James Arthur KNIBBS, son of Henry KNIBBS and Rosannah DIMMICK , was born 19 March 1885 in Braunston, Northamptonshire, England. He married Olive STOKES 21 May 1915 in Braunston, Northamptonshire, England. He died bet. October and December, 1963 in Ealing District, London, Middlesex, England. Olive STOKES was born 23 November 1892 in Tipton, Staffordshire, England. She died bet. July and September, 1949 in Ealing District, London, Middlesex, England.

Children of James Arthur KNIBBS and Olive STOKES are:
1. Olive KNIBBS, b. 06 January 1922 See Ernest G MORLEY & Olive KNIBBS OR John A GIRLING & Olive KNIBBS
2. Rose KNIBBS, b. 10 February 1924 See William J JAMES & Rose KNIBBS
3. Blanch KNIBBS, b. 30 August 1926 See Thomas LAWRENCE & Blanch KNIBBS
4. Violet KNIBBS, b. 23 December 1927 See Norman Cyril BARTLETT & Violet KNIBBS
5. Arthur Richard KNIBBS, b. 10 October 1929 See Arthur Richard KNIBBS & June Muriel HUGGINS
6. Florence Fanny KNIBBS, b. 24 March 1917 See John JONES & Florence Fanny KNIBBS
7. Male KNIBBS, b. bet. January and March, 1918
8. Female KNIBBS, b. bet. January and March, 1918
9. James KNIBBS, b. 05 April 1919

Marriage Notes for James Arthur KNIBBS\Olive STOKES:

James with his wife Olive at the wedding of their daughter Olive in 1945

Notes for James Arthur KNIBBS:

Also known as: Arthur

James, estimated to have been taken in 1944/45 at one of his daughters' weddings. (click to enlarge)

James' dad Henry, third from the left, with his five sons (from left to rigjht) Thomas, Henry, William, Edward and James Arthur. (click to enlarge)

James can be seen at the 1901 census living with his brother Thomas, his mother, and Thomas' wife and son, all at Water Eaton, Buckinghamshire, England. I believe James is using his second name Arthur:

Hanah D Knibbs Wife M 50 Staffordshire Stoke
Thomas Knibbs Head M 27 Canal Boatman Warwickshire Ratford
Rosina Knibbs Wife M 24 Middlesex Harefield
Albert Edward Knibbs Son 3 Middlesex Harefield
Arthur Knibbs Son S 16 Assistant on Canal Boat Northampton Bramstone

In 1911, we see Arthur living on the barge "Emily" mastered by his father, located at Fellows & Mortons Wharf, Northampton, Northamptonshire:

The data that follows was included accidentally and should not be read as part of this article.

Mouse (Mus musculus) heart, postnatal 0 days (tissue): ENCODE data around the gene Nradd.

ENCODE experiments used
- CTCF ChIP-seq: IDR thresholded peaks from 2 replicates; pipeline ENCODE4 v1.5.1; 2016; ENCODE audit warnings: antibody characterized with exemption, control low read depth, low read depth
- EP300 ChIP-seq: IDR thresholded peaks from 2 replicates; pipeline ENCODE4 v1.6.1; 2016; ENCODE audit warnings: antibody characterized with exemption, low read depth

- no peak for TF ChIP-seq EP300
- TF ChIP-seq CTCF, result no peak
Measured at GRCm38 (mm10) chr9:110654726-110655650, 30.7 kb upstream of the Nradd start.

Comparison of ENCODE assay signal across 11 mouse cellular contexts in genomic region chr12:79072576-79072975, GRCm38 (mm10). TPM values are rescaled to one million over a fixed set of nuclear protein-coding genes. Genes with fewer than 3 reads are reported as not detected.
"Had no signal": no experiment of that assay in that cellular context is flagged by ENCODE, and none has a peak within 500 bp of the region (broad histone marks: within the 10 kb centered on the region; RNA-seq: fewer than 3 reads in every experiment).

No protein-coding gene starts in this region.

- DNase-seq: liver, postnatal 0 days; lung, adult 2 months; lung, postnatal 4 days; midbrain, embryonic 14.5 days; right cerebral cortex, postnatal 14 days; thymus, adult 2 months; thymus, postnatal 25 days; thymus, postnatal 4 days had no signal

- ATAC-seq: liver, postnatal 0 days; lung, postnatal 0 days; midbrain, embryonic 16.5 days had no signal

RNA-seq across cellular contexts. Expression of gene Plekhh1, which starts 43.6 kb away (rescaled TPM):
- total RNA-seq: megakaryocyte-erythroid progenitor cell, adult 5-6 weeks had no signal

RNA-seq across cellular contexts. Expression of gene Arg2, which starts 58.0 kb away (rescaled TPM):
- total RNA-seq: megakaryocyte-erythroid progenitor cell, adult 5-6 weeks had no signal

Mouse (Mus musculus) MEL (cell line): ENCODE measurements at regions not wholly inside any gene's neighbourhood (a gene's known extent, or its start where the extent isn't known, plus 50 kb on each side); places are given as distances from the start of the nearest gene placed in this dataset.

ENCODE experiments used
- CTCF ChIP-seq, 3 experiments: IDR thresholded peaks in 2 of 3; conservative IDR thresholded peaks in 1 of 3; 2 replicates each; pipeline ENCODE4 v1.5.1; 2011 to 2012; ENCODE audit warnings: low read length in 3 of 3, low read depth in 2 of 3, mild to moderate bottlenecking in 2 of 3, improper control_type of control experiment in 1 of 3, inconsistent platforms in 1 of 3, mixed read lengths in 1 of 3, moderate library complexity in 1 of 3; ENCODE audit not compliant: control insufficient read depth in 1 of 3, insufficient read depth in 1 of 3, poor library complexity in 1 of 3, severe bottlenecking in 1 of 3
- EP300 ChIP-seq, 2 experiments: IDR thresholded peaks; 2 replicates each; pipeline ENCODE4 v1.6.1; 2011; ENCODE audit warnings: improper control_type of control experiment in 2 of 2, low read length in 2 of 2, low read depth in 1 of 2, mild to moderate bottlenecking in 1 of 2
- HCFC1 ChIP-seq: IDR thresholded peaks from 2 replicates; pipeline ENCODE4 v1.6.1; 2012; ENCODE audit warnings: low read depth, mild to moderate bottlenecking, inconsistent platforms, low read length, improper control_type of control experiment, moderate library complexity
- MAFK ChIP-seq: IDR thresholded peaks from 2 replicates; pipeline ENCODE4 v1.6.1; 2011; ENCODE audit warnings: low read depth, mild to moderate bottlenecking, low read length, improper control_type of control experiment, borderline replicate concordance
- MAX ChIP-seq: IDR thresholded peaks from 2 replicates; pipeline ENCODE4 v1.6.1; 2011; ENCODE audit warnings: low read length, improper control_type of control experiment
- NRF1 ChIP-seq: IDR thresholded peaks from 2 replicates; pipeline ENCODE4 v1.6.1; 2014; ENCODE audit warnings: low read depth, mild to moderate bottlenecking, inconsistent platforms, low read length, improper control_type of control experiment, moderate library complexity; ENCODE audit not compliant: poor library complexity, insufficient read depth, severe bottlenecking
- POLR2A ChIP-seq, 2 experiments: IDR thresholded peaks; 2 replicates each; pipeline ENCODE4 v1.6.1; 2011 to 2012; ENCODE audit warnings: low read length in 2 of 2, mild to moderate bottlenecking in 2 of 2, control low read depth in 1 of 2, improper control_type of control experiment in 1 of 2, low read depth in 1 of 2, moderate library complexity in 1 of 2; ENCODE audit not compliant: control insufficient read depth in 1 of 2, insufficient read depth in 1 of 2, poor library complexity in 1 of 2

Henry Knibbs Master 75 Widower Boatman St Lukes Parish London
Arthur Knibbs Son 26 Single Boatman Braunston Northamptonshire
John Carter Mate 30 Single Boatman Shutlanger Northamptonshire

We know from Allen Knight that his paternal grandmother, Florence Fanny Knibbs, the first child of James and Olive, was born on the canalboat Lupin in 1917. The lupin is still in opertion today.

(Click on the image for more detail.)

We see James, Olive, daughter Florence and son Arthur, living at 215 Shop, Twickenham Road, Heston and Isleworth, Middlesex, at the time of the 1939 Register.
Living at the same address were Charles Chivers, 39, Sound Projectionist and Viewer Films, Lucy E Chivers, 35, Milliner, William J Tucker, 54, Shop Assistant and his wife Ellen L Tucker, 54.

Sources for James Arthur KNIBBS:

  1. Ancestry.com, England & Wales, Death Index: 1837-1983 
  2. Personal Contact with Julie Sandra Knibbs, from Birth Certificate 
  3. 1901 British Census,
  4. 1939 Register,

Notes for Olive STOKES:

In 1901, we see Olive and her family living on a canal boat at Stoke Bruerne, Northamptonshire:
James Stokes Head 43 Mar Captain of Canal Boat Tipton Staffordshire
Olive Stokes Wife 43 Mar Oldbury Staffordshire
Samuel Stoikes Son 21 Barge Runcorn Cheshire
Sarahan Stokes Daur 16 Tipton Staffordshire
James Stokes Son 14 Barge Tipton Staffordshire
Edward Stokes Son 12 Tipton Staffordshire
Olive Stokes Daur 8 Tipton Staffordshire
Florey Stokes Daur 6 Tipton Staffordshire

In 1911, we see Olive with her parents at Isleworth, Middlesex, abourd the canal boat Gamba and Lilac:
James Stokes Master 53 Mar Naster of Canal Boat Tipton Staffordshire
Olive Stokes Wife 52 Mar (29 years) Oldbury Worcestershire
James Stokes Son 24 UnM Mate of Canal Boat Tipton Staffordshire
Olive Stoikes Daur 19 Steering Boat Tipton Staffordshire
Florry Stokes Daur 16 Steering Boat Tipton Staffordshire
Arthur Stokes Son 8 Brausnton Warwickshire
Samuel Stokes Grandson 3 Braunston Warwickshire

Olive married James Knibbs in 1915.

Sources for Olive STOKES:

  1. Rootsweb CANAL-PEOPLE Archives,
  2. FreeBMD, gave place of birth 
  3. Ancestry.com, England & Wales, Death Index: 1837-1983 

Notes for Male KNIBBS:

Sources for Male KNIBBS:

  1. Ancestry.com, England & Wales, Death Index: 1837-1983 

Notes for Female KNIBBS:

Sources for Female KNIBBS:

  1. Ancestry.com, England & Wales, Death Index: 1837-1983